Who Needs Keys? By Nicholas Thompson
Happy 789th, Magna Carta By Daniel Brook
Onward, Christian Lawyers By Geoffrey Gagnon
Quick on the Trigger By Wendy Davis
Won't You Be My Neighbor? By Samantha M. Shapiro
Cases & Controversies
Cases & Controversies
Caring for Crunchy
WHEN CANADIAN COUPLE BARBARA BOSCHEE AND KENNETH DUNCAN ended their six-year marriage, Duncan left Boschee with his dog. Crunchy, a four-year-old Saint Bernard, who weighs 130 pounds, scarfs down a large bag of dog food every three weeks, and he frequently relieves himself on Boschee's rugs. As part of the terms of the divorce, Boschee, whose annual income was $20,000, demanded that Duncan, a truck driver with an annual salary of $65,000, help support Crunchy's living expensesincluding all the carpet cleanings. In the first-ever decision of its kind, a Canadian judge agreed that Boschee was entitled to support payments for the dog, and ordered her ex-husband to pay her $200 a month to care for Crunchy, plus more than $1,000 in back payments. That's about a third of what Duncan would have been required to pay if Crunchy were a child.
In the United States, several courts have recognized pets as property worth more than their purchase price. Some judges have accounted for the emotional loss of a pet in wrongful death and veterinary malpractice suits. Others have arbitrated custody disputes over pets. A San Diego court, for example, granted both members of an estranged couple visitation rights to spend time with their dog Gigi. But Boschee's feat is one that no American plaintiff has matched. Dogs are not chattel, courts in the United States have said, but judges have yet to grant them the rights of children.
ABOARD THE SHIP BORNDIEP, REGISTERED IN THE NETHERLANDS AS A COMMERCIAL VESSEL, is a mobile abortion unit. The portable clinic, owned by the organization Women on Waves, is designed to provide contraceptives and abortions to women in countries where access is limited by law. The mobile clinic transports its patients into international waters, defined as 12 miles from the coast of a country, and provides its services where national laws don't apply. Having completed two voyages to Poland and Ireland in the past five years, Women on Waves set sail last August for Portugal.
Portugal forbids abortions except in cases of rape or where childbirth poses a serious health risk to the mother. The Borndiep was supposed to dock at the harbor of Figuera da Foz, pick up clients, and transport them beyond the reach of local law. But Portuguese officials refused to allow the ship into the harbor, arguing that the ship's intent was to provoke lawlessness and undermine public health.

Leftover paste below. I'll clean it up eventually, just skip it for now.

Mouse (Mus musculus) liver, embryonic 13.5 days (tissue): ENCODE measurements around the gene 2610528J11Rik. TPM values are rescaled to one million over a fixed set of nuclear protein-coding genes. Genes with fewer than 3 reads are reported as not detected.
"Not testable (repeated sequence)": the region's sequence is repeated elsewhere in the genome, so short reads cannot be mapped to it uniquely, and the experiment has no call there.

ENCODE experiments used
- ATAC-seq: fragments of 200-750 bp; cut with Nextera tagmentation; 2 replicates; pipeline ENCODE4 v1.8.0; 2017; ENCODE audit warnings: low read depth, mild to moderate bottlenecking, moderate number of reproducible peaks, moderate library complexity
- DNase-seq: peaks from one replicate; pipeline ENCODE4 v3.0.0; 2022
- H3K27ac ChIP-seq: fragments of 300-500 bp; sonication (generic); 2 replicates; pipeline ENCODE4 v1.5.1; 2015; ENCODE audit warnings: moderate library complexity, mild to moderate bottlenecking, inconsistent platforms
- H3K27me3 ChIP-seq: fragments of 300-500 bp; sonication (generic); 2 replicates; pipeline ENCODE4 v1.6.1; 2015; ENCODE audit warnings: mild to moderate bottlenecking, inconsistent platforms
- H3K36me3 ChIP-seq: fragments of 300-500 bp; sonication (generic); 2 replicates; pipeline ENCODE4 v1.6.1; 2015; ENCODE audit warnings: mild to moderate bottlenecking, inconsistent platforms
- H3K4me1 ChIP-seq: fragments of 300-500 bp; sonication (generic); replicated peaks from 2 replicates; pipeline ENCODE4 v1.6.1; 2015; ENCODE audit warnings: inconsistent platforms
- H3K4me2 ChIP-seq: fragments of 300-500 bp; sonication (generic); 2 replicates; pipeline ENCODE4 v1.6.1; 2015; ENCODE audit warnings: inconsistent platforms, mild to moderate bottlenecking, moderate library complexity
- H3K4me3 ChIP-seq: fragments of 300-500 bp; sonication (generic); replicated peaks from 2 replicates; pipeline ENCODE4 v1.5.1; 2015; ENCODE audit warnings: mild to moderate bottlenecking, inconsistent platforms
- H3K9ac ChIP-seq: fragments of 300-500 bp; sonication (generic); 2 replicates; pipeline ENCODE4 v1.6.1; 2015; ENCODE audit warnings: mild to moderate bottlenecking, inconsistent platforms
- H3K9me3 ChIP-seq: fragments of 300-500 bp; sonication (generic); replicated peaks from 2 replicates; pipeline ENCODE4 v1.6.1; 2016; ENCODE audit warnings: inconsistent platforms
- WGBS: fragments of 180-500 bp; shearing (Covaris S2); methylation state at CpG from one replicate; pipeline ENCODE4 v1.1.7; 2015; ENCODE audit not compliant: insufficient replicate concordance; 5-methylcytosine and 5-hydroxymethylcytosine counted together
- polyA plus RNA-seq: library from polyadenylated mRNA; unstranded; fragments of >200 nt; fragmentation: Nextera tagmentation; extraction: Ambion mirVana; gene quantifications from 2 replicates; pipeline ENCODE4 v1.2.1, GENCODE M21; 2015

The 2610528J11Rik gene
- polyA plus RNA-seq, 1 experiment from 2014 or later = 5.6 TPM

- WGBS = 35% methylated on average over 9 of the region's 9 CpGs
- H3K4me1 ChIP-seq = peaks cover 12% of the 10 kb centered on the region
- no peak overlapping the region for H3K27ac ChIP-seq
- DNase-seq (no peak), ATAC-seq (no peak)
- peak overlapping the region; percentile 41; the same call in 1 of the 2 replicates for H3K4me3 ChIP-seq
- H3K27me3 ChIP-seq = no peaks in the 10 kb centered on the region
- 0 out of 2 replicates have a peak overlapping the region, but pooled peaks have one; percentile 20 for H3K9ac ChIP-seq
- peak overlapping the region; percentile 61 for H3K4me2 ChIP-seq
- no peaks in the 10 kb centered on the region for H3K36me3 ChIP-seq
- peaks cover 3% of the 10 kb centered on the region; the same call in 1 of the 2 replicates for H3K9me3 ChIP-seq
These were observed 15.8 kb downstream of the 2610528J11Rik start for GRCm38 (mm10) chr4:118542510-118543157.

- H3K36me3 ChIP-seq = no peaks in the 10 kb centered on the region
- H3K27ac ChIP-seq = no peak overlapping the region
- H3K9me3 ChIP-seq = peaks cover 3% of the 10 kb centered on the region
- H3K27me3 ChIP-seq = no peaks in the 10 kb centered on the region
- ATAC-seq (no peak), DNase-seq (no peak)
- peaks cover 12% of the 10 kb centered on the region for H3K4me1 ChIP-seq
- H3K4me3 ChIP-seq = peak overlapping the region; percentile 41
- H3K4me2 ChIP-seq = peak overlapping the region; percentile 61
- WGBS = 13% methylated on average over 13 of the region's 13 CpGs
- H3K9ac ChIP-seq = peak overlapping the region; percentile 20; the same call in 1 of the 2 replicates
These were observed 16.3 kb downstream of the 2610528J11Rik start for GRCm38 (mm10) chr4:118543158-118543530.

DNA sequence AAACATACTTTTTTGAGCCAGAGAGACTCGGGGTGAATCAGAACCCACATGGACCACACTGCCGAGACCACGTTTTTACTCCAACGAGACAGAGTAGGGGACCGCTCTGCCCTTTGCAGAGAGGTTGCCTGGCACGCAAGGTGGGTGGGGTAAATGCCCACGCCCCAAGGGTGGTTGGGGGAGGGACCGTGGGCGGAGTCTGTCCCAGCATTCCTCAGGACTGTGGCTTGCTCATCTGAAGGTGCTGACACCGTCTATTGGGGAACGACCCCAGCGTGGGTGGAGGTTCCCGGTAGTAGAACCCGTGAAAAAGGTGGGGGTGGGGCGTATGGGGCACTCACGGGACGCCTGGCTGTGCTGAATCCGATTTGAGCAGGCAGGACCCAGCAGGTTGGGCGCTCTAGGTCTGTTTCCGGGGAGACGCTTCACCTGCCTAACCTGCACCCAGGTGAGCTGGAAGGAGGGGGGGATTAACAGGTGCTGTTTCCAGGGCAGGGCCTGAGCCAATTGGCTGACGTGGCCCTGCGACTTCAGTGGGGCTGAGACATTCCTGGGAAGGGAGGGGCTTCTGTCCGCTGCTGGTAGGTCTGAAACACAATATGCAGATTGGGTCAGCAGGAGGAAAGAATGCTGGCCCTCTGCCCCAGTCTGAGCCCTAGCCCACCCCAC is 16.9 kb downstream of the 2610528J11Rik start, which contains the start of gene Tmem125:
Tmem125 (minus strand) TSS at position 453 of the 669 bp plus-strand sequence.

The state secretary for maritime affairs stationed naval ships at the 12-mile borderline to ensure that the vessel didn't enter his country's waters. Women on Waves charged Portugal with violating international conventions by denying them entrance, stating: "Women on Waves has never and will never incite illegal acts in Portugal or in any other country." After hovering for two weeks outside the harbor, however, the ship went back home.
STEVEN KURTZ, AN EXPERIMENTAL ARTIST IN BUFFALO, N.Y., DIALED 911 LAST MAY when his 45-year-old wife stopped breathing. Police and paramedics who arrived at the scene noticed petri dishes and a machine used to extract DNA from plant cells. Kurtz is a member of the Critical Art Ensemble, an artists' collective, and he uses biological agents in his artwork. But the FBI was worried that something more sinister was going on. They questioned Kurtz while agents from the federal government's Joint Terrorism Task Force descended on his home and confiscated his artwork.
Kurtz's wife was found to have died from natural causes, but his troubles weren't over. He was indicted under federal mail and wire fraud laws for allegedly ordering bacterial cultures through the mail. Other members of the artists' collective, which promotes radical politics through art, were subpoenaed under the federal Biological Weapons Statute. Expanded by the USA Patriot Act, the law prohibits acquisition of biological materials for anything other than research or "peaceful purposes."
Kurtz's supporters insist that his work is dangerous only in the symbolic sense. His projects include an exhibit called "Molecular Invasion," which features genetically modified plants killed with a deadly compound, and which is supposed to dramatize their vulnerability to herbicide, and "Free Range Grain," a mobile lab that allows the public to examine food sold as "organic" for signs of genetic modification. That installation was to have been shown at the Massachusetts Museum of Contemporary Art, but it was seized by the FBI. The curator came up with a last-minute replacement, however: a blank wall with press clippings of Kurtz's arrest.